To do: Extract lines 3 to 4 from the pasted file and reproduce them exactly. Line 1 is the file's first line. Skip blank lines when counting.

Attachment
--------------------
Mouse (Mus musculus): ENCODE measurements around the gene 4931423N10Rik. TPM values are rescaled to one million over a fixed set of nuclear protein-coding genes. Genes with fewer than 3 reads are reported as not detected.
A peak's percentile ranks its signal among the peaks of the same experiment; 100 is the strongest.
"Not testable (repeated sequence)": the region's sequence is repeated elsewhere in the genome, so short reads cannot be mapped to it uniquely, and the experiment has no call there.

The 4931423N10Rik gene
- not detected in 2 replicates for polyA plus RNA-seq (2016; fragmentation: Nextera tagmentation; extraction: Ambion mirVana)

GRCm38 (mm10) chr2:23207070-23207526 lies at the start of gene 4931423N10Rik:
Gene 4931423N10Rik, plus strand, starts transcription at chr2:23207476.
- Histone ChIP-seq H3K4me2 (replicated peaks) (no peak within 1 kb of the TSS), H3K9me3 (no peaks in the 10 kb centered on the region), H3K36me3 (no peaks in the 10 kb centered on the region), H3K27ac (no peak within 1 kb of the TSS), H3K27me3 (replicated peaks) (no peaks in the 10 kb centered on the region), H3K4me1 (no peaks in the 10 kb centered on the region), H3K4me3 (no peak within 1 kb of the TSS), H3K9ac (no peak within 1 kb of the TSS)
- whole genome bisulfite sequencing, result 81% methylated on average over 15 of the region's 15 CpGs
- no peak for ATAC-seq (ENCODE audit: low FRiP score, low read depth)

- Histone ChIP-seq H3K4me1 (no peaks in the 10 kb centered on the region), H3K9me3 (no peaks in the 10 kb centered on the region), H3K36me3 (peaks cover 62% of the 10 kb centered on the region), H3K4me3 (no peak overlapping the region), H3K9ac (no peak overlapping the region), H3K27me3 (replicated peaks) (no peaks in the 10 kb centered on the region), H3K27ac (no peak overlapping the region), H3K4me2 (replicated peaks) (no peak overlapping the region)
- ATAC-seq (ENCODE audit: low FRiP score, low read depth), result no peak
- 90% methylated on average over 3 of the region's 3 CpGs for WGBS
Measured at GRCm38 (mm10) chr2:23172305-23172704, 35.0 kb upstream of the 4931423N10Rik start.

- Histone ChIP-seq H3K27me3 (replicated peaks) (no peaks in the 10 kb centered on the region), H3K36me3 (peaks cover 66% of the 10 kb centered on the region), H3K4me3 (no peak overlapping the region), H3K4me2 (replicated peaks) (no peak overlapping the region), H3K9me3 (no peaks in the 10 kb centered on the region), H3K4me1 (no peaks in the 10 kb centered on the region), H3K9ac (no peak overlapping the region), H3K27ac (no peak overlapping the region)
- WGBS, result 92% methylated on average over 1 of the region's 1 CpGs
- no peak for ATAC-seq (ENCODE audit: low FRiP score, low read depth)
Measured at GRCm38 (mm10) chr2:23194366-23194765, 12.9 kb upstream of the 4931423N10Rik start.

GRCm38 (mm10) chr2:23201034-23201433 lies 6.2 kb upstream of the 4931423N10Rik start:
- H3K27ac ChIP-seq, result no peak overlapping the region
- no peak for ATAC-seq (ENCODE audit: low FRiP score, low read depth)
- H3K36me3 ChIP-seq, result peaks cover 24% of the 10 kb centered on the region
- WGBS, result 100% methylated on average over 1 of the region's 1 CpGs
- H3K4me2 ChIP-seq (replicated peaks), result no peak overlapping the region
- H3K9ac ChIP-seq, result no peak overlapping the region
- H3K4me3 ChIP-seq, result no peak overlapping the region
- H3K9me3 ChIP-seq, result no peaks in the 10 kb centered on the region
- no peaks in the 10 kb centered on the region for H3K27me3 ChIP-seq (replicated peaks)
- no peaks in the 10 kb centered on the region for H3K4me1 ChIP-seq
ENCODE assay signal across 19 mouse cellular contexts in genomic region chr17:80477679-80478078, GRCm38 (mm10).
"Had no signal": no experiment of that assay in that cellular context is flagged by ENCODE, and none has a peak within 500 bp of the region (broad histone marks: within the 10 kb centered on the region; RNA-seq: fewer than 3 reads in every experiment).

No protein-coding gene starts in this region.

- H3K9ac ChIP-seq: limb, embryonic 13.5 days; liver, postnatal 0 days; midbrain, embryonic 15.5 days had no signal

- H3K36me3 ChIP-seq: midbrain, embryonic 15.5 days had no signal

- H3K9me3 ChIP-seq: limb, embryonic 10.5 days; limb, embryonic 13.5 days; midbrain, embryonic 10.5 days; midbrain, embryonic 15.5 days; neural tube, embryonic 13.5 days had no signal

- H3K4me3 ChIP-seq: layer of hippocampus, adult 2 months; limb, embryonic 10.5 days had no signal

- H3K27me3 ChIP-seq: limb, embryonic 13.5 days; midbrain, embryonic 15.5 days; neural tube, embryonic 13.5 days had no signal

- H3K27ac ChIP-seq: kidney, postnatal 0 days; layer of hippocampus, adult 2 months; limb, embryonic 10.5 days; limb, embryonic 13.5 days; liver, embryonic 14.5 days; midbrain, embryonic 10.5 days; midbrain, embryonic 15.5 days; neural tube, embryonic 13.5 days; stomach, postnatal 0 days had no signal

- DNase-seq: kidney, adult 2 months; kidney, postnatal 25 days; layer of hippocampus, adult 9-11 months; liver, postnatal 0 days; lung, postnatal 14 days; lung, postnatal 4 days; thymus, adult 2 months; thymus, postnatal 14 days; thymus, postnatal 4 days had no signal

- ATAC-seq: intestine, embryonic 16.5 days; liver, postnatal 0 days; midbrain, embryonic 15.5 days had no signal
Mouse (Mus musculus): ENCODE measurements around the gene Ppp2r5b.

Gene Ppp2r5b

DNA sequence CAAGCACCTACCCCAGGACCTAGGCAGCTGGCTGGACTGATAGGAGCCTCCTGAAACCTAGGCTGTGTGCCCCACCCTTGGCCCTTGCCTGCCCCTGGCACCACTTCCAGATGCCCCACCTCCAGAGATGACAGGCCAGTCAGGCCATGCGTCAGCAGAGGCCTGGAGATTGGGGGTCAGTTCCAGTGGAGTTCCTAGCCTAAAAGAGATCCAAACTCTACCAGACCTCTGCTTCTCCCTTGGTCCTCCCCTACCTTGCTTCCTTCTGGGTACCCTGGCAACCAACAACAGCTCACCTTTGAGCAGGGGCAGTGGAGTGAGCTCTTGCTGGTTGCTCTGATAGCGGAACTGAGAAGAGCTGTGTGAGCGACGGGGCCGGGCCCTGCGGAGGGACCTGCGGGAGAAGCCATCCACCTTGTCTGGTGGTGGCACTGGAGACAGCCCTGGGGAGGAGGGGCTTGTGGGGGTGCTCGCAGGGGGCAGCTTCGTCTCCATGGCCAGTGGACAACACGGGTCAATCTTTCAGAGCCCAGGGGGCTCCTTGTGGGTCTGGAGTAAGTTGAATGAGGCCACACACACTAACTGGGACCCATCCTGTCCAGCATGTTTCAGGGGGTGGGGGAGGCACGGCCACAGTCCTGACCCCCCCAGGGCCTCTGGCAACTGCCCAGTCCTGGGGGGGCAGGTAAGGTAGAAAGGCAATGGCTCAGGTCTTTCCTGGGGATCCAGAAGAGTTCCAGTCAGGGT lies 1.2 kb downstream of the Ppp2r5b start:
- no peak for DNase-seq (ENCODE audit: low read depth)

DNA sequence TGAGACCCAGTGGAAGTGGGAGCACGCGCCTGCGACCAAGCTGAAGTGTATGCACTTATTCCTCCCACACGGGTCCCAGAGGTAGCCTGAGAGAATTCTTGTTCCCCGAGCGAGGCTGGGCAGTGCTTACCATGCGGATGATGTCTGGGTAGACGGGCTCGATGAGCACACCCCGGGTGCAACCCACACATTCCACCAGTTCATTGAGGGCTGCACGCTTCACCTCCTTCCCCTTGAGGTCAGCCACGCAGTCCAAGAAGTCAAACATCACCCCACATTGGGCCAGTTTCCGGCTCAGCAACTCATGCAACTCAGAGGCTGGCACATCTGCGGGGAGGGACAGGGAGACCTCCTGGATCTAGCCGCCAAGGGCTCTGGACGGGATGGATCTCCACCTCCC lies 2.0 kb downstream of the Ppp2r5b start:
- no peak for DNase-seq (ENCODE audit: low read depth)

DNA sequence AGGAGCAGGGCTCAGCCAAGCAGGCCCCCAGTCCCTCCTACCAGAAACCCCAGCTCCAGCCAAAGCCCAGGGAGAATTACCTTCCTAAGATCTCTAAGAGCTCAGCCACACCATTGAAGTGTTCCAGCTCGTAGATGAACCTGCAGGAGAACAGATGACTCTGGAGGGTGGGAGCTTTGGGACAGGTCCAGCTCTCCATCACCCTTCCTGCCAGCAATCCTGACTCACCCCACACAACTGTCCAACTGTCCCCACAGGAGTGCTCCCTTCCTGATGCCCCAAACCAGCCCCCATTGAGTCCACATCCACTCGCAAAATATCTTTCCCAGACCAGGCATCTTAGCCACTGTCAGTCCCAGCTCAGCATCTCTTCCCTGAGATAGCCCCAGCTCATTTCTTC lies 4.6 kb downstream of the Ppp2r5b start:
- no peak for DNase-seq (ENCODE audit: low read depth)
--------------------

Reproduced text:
"Not testable (repeated sequence)": the region's sequence is repeated elsewhere in the genome, so short reads cannot be mapped to it uniquely, and the experiment has no call there.

The 4931423N10Rik gene